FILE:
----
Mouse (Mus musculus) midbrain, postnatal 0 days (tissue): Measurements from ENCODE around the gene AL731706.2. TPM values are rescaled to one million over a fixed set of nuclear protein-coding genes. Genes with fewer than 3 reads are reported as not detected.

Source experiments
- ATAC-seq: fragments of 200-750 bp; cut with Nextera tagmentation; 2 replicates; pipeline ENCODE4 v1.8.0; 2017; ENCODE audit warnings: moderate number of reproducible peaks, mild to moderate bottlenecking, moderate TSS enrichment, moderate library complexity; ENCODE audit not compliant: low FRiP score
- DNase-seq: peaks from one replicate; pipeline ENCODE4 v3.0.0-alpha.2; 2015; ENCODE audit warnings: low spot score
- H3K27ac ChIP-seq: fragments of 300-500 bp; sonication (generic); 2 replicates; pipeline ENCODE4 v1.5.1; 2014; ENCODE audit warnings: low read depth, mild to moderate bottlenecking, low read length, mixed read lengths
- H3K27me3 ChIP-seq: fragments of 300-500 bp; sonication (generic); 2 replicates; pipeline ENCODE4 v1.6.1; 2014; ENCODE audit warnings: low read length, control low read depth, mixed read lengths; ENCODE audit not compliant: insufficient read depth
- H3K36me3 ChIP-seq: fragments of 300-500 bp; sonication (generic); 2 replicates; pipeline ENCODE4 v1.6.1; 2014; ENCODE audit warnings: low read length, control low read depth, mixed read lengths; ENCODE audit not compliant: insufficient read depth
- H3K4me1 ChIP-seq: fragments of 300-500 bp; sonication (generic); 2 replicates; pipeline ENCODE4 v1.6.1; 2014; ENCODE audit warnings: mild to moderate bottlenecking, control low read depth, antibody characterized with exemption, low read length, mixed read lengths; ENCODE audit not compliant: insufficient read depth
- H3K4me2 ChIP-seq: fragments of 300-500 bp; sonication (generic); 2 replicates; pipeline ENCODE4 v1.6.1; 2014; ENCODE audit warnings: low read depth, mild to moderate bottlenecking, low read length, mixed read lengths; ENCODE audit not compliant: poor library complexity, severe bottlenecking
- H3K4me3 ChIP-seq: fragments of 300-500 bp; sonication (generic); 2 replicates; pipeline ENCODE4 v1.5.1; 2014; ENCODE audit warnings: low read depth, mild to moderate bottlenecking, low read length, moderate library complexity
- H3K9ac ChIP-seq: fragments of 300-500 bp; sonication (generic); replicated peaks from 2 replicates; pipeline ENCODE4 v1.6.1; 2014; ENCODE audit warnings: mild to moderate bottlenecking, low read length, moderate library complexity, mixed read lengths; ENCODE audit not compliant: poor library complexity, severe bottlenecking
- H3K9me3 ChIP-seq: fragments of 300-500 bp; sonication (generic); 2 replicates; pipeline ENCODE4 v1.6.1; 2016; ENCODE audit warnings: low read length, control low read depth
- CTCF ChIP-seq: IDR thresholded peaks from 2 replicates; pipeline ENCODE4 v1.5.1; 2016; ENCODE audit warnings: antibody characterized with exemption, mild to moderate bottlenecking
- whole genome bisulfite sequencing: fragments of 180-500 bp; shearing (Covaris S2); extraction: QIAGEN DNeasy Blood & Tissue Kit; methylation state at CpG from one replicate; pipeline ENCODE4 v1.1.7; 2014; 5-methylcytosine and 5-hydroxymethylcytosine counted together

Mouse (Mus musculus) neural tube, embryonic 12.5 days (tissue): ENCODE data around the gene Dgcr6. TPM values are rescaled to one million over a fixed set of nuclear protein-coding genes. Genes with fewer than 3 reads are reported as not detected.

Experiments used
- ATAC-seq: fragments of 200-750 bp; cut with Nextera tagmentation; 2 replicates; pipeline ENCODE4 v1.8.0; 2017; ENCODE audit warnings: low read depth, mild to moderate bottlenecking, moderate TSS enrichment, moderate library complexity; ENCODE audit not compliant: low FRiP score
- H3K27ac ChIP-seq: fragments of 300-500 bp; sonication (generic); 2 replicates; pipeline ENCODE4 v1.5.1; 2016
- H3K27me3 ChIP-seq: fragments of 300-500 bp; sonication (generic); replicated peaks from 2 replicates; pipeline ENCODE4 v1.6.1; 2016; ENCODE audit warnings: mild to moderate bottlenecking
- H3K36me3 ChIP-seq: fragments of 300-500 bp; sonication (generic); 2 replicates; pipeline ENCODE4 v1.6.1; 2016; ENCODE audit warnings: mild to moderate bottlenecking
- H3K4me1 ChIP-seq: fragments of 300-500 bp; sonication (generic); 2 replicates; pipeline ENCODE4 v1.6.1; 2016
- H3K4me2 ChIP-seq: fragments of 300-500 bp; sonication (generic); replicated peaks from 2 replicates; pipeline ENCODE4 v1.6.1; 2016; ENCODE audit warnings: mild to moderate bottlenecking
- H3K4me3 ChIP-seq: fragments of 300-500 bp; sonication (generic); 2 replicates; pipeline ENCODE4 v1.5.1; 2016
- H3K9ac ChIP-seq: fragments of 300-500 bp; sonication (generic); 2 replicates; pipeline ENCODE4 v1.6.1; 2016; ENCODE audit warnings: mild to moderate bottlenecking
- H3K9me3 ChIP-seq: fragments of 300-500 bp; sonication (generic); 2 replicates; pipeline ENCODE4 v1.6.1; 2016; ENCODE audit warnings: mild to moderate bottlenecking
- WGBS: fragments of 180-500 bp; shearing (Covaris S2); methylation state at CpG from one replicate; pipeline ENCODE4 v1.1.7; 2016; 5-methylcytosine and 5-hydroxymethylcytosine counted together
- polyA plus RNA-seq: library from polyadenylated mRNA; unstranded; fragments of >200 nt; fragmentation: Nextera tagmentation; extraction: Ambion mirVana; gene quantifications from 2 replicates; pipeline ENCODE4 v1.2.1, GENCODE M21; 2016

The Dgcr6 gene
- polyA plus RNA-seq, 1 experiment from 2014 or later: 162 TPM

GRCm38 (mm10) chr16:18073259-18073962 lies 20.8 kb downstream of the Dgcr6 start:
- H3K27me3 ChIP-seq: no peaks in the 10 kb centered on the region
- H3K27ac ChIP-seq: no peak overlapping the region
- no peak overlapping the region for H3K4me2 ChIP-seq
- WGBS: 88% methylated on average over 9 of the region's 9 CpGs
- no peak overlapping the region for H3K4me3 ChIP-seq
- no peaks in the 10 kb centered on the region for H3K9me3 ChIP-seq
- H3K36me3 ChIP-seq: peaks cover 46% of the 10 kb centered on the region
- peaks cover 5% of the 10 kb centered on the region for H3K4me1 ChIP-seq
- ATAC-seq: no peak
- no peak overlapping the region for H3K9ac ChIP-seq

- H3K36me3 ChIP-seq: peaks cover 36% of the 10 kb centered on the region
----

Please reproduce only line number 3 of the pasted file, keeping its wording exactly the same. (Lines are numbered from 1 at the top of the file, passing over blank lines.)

- ATAC-seq: fragments of 200-750 bp; cut with Nextera tagmentation; 2 replicates; pipeline ENCODE4 v1.8.0; 2017; ENCODE audit warnings: moderate number of reproducible peaks, mild to moderate bottlenecking, moderate TSS enrichment, moderate library complexity; ENCODE audit not compliant: low FRiP score